by Brother Phap Hai
In 2004 when I was having tea with venerable Thich Nhat Hanh in Deer Park Monastery in California, he turned to me and said, “You know, Brother Phap Hai, if we are truly aware, there is nothing that is not a teaching.”
Not so long ago I was in New York City for the launch of my book. The afternoon of the event, I decided to take a walk and enjoy the energy of New York. Within a seven block walk, I was called a “fake monk” once, a scammer twice and asked what I had to sell numerous times.
I was mystified, as I was new to the whole “fake monk” phenomenon in which scam artists dress up like Buddhist monastics and force passersby to buy souvenirs or shake them down for money, and yet I found it to be a great practice for myself to reflect on authenticity and not pretending to be something that I am not.
When he was asked to share the purpose of Buddhist practice, the great 9th century Zen Master Rinzai said, “The whole purpose of the practice is to become a real human being.”
As I continued my reflection on fake and real, another memory came to my mind: in 1999, I traveled to Asia with Venerable Thich Nhat Hanh and from time to time during that journey we visited a number of street markets. The wide array of goods on offer was astounding — as were the cheap knockoffs of famous brand names.
Arriving back to Plum Village, Thich Nhat Hanh invited us all to reflect on our own lives both as individual practitioners and as a spiritual community and to be sure that we were not “selling fake goods in the marketplace,” whether it be fake peace, fake joy or fake understanding.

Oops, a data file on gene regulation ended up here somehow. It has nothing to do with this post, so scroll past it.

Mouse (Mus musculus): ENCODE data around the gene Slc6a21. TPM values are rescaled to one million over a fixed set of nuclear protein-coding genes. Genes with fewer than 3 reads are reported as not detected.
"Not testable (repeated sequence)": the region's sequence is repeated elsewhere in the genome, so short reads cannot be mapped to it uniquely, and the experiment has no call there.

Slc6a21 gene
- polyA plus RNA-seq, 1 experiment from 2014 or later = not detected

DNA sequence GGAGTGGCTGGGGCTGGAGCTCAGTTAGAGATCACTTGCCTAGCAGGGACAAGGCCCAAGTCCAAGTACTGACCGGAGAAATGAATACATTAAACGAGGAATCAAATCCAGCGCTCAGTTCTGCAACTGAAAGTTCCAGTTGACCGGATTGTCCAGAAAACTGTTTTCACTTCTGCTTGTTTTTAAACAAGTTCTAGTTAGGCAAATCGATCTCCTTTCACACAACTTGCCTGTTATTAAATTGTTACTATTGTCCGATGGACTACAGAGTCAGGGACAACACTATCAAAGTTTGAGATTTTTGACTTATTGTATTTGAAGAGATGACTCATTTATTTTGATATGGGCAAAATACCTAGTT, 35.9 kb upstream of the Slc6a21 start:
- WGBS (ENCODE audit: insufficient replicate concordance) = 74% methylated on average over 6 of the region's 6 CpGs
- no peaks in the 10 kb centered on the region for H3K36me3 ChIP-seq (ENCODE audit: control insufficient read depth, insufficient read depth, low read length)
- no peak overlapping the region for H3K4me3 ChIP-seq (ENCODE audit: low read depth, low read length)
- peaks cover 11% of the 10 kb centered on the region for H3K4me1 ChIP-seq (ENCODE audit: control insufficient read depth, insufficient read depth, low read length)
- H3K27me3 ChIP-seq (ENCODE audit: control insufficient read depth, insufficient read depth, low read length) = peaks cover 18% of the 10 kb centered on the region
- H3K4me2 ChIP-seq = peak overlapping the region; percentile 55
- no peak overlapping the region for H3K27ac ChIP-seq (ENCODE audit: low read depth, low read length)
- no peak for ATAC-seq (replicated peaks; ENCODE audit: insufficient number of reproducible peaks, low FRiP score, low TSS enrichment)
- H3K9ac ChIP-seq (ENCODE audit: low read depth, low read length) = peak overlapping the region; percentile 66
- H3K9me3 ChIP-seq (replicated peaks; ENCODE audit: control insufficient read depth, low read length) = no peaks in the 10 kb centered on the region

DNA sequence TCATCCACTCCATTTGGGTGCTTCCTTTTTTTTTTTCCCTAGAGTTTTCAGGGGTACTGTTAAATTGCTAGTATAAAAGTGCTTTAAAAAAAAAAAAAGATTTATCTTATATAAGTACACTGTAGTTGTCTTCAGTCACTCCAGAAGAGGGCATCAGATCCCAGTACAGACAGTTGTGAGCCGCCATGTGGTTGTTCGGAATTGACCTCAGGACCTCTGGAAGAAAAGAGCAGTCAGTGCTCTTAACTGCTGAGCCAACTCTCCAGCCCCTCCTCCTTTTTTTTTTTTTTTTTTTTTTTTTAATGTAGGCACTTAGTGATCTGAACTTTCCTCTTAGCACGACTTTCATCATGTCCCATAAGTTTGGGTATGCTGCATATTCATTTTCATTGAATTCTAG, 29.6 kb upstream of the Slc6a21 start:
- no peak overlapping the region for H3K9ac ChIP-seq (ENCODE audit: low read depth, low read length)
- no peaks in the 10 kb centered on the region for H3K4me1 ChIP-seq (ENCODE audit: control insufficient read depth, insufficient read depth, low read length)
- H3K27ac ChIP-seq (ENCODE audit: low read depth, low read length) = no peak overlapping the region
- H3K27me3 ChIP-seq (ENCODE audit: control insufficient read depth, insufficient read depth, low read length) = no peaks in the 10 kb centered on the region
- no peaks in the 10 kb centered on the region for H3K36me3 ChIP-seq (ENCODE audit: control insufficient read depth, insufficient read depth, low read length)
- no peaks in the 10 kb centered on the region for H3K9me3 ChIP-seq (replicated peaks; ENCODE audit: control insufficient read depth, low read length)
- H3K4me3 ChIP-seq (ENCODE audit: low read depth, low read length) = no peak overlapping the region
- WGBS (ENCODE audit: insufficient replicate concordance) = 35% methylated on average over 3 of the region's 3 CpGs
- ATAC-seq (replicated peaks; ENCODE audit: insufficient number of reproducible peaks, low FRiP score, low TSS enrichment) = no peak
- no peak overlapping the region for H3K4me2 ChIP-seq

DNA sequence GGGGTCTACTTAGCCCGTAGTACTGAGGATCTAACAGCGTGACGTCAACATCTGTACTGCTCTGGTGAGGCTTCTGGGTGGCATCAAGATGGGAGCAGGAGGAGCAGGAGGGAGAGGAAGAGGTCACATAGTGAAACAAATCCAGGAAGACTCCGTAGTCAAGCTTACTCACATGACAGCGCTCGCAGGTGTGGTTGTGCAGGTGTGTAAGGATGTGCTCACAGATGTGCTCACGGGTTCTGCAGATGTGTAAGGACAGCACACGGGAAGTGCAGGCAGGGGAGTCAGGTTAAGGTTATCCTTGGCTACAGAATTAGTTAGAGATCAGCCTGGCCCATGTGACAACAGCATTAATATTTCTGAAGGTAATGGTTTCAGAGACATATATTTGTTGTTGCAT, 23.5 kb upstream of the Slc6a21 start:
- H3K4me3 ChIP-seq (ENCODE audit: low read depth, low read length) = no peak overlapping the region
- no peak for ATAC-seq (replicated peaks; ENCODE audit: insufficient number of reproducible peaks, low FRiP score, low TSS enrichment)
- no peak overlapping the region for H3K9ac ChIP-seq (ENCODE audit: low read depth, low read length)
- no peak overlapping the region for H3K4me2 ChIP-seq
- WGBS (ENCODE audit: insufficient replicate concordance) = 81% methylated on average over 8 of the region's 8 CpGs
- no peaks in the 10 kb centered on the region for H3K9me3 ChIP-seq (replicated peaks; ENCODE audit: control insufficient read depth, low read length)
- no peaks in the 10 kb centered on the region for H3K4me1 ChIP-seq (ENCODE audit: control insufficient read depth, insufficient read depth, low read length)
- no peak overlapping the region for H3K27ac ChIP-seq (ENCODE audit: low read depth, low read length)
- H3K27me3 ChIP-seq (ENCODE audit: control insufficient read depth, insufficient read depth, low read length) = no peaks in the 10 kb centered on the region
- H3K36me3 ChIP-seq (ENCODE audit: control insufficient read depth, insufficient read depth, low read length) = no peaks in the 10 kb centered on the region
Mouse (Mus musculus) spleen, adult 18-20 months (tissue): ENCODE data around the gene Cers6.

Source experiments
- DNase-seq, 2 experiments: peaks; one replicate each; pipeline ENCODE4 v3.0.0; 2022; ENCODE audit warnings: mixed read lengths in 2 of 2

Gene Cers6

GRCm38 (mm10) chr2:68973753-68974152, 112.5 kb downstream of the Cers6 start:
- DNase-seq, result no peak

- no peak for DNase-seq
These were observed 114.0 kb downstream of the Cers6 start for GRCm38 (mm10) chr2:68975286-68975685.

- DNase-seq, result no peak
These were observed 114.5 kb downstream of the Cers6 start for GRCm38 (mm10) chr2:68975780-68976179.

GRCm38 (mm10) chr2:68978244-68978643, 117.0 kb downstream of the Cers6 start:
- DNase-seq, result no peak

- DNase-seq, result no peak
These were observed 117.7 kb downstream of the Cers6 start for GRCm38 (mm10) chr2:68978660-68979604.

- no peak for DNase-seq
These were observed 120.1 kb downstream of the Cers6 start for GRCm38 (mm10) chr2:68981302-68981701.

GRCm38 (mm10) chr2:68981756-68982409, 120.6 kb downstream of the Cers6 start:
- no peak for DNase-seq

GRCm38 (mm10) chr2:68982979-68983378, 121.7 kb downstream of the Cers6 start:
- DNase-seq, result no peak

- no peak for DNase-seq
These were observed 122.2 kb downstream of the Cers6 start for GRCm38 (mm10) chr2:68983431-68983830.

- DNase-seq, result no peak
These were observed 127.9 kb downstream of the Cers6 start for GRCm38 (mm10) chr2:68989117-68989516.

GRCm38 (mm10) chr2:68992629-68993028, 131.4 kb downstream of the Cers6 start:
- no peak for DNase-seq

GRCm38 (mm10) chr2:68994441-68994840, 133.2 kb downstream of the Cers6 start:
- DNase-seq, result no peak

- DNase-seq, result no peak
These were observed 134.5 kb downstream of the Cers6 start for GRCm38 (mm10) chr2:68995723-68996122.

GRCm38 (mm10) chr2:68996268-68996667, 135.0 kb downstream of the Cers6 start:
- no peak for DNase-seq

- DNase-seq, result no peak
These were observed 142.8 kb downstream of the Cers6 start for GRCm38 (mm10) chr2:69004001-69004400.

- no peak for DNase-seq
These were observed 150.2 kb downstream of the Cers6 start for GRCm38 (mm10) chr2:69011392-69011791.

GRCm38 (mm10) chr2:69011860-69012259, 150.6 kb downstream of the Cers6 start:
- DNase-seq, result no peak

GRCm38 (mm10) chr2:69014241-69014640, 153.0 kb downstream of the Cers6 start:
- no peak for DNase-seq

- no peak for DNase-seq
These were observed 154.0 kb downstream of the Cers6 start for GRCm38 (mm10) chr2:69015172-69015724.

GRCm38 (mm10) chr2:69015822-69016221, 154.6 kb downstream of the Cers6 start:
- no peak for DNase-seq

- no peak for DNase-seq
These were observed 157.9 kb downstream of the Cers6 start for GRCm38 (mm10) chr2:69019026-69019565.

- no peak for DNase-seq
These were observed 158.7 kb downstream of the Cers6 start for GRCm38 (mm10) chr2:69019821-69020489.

For me, this was a strong invitation to authenticity as a spiritual practitioner and as a human.
What does it mean to allow our authentic self to shine through? It means starting where we are and embracing all that we are: acknowledging that occasionally we meet a pothole in the road — we get angry, we are tired, we are depressed, and rather than thinking that these are “bad,” we embrace them with open arms and ask them to teach us. We practice transformation, not transcendence.
We have many roles in our lives, many responsibilities, and if we are not careful, we can approach the life of a meditation practitioner with the same subtle attitude: We put it on like a set of work clothes. It’s something that we do, rather than something that we are. It is yet another role that we play, rather than a peeling away of the layers of self-identification.
Just as in the street markets mentioned above, in the spiritual world, there are many knock-offs. Within ourselves there can also be a tendency to fake it until we make it. An authentic spiritual life means embracing ourselves just as we are and being radically transparent.
One powerful moment for me as a practitioner and as a teacher was when I gave myself permission to answer questions with “ I don’t know.”
The spiritual marketplace is vast, and so is the suffering in our world today. It seems to me that one of the greatest transformative gifts we can offer to the world today is authenticity as practitioners and as spiritual community.
It seems to me that at this moment in time, the world doesn’t need more “saints,” she needs more Real Human Beings, she needs the authentic you.
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